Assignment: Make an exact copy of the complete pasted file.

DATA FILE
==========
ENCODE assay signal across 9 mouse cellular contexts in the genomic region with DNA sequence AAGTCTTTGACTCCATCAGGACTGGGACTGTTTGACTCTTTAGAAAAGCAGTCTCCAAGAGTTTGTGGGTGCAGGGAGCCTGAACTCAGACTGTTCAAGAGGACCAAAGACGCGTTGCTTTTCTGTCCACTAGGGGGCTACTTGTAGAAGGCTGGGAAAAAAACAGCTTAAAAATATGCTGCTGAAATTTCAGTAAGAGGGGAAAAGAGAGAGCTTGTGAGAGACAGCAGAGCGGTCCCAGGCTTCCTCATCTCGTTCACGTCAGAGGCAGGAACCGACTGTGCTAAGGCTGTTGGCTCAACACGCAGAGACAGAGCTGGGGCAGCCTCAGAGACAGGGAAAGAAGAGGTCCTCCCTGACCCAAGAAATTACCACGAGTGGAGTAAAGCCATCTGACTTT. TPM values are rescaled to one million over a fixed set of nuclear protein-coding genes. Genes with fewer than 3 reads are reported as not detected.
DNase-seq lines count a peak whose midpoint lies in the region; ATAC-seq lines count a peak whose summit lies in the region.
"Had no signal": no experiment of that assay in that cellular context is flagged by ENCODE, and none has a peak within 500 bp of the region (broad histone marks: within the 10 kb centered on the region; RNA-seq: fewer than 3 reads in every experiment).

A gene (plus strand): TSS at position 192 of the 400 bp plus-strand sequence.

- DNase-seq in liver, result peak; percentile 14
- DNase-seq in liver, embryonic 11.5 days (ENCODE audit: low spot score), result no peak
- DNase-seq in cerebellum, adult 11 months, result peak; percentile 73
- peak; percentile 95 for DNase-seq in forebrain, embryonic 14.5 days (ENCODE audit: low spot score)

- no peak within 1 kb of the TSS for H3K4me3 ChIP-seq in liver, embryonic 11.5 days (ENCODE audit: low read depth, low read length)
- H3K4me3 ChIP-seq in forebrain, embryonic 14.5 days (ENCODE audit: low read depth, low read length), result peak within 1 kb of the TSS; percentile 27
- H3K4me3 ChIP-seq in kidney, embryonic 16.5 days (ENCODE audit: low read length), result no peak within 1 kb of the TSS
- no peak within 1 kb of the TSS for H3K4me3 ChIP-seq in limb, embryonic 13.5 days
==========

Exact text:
ENCODE assay signal across 9 mouse cellular contexts in the genomic region with DNA sequence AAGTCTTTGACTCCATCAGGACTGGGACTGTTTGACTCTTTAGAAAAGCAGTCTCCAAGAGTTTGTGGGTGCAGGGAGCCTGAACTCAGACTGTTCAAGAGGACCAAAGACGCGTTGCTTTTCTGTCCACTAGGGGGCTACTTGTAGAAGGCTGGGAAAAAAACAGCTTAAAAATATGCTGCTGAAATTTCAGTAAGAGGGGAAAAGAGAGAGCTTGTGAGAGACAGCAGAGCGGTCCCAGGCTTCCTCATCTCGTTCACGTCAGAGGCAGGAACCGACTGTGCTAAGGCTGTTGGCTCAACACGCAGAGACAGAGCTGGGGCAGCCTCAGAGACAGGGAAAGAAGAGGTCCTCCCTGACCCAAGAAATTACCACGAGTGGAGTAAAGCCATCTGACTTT. TPM values are rescaled to one million over a fixed set of nuclear protein-coding genes. Genes with fewer than 3 reads are reported as not detected.
DNase-seq lines count a peak whose midpoint lies in the region; ATAC-seq lines count a peak whose summit lies in the region.
"Had no signal": no experiment of that assay in that cellular context is flagged by ENCODE, and none has a peak within 500 bp of the region (broad histone marks: within the 10 kb centered on the region; RNA-seq: fewer than 3 reads in every experiment).

A gene (plus strand): TSS at position 192 of the 400 bp plus-strand sequence.

- DNase-seq in liver, result peak; percentile 14
- DNase-seq in liver, embryonic 11.5 days (ENCODE audit: low spot score), result no peak
- DNase-seq in cerebellum, adult 11 months, result peak; percentile 73
- peak; percentile 95 for DNase-seq in forebrain, embryonic 14.5 days (ENCODE audit: low spot score)

- no peak within 1 kb of the TSS for H3K4me3 ChIP-seq in liver, embryonic 11.5 days (ENCODE audit: low read depth, low read length)
- H3K4me3 ChIP-seq in forebrain, embryonic 14.5 days (ENCODE audit: low read depth, low read length), result peak within 1 kb of the TSS; percentile 27
- H3K4me3 ChIP-seq in kidney, embryonic 16.5 days (ENCODE audit: low read length), result no peak within 1 kb of the TSS
- no peak within 1 kb of the TSS for H3K4me3 ChIP-seq in limb, embryonic 13.5 days